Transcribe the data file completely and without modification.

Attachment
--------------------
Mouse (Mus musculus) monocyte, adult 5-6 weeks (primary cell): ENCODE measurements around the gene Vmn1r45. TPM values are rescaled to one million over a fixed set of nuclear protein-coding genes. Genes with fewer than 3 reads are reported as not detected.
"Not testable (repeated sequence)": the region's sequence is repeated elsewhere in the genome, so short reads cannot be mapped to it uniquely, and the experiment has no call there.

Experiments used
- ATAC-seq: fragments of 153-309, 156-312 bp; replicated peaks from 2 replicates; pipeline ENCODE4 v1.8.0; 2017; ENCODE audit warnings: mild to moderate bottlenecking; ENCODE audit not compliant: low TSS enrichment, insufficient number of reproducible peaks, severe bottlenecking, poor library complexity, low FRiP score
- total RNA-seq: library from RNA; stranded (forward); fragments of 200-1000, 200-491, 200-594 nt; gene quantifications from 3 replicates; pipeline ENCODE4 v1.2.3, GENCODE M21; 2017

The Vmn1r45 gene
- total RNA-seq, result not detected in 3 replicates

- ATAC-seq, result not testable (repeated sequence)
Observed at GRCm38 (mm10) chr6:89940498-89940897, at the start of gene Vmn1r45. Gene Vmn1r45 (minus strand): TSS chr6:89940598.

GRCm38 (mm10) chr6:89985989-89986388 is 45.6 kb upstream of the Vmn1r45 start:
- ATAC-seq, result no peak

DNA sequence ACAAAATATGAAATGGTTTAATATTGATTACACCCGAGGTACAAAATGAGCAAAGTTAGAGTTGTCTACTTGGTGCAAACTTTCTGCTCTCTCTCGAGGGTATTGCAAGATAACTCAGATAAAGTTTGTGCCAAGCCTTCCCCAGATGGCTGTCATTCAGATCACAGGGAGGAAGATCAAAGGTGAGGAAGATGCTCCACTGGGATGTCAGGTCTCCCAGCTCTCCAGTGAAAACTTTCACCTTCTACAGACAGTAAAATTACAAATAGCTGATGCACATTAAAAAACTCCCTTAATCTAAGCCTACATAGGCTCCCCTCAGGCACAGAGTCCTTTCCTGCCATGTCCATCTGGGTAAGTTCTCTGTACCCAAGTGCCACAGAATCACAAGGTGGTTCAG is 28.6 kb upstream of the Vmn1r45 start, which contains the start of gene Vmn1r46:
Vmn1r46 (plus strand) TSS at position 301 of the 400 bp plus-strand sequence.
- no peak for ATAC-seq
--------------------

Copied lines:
Mouse (Mus musculus) monocyte, adult 5-6 weeks (primary cell): ENCODE measurements around the gene Vmn1r45. TPM values are rescaled to one million over a fixed set of nuclear protein-coding genes. Genes with fewer than 3 reads are reported as not detected.
"Not testable (repeated sequence)": the region's sequence is repeated elsewhere in the genome, so short reads cannot be mapped to it uniquely, and the experiment has no call there.

Experiments used
- ATAC-seq: fragments of 153-309, 156-312 bp; replicated peaks from 2 replicates; pipeline ENCODE4 v1.8.0; 2017; ENCODE audit warnings: mild to moderate bottlenecking; ENCODE audit not compliant: low TSS enrichment, insufficient number of reproducible peaks, severe bottlenecking, poor library complexity, low FRiP score
- total RNA-seq: library from RNA; stranded (forward); fragments of 200-1000, 200-491, 200-594 nt; gene quantifications from 3 replicates; pipeline ENCODE4 v1.2.3, GENCODE M21; 2017

The Vmn1r45 gene
- total RNA-seq, result not detected in 3 replicates

- ATAC-seq, result not testable (repeated sequence)
Observed at GRCm38 (mm10) chr6:89940498-89940897, at the start of gene Vmn1r45. Gene Vmn1r45 (minus strand): TSS chr6:89940598.

GRCm38 (mm10) chr6:89985989-89986388 is 45.6 kb upstream of the Vmn1r45 start:
- ATAC-seq, result no peak

DNA sequence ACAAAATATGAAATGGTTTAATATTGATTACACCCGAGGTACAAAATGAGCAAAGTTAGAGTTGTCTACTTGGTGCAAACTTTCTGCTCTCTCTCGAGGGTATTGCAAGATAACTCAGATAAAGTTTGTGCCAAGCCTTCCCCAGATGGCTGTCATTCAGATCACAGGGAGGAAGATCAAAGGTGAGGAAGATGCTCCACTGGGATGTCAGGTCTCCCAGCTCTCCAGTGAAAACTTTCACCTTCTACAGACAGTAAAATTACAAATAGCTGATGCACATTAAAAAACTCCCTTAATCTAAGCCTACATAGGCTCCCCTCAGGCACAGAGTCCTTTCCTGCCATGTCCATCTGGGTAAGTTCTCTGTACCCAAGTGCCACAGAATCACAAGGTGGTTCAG is 28.6 kb upstream of the Vmn1r45 start, which contains the start of gene Vmn1r46:
Vmn1r46 (plus strand) TSS at position 301 of the 400 bp plus-strand sequence.
- no peak for ATAC-seq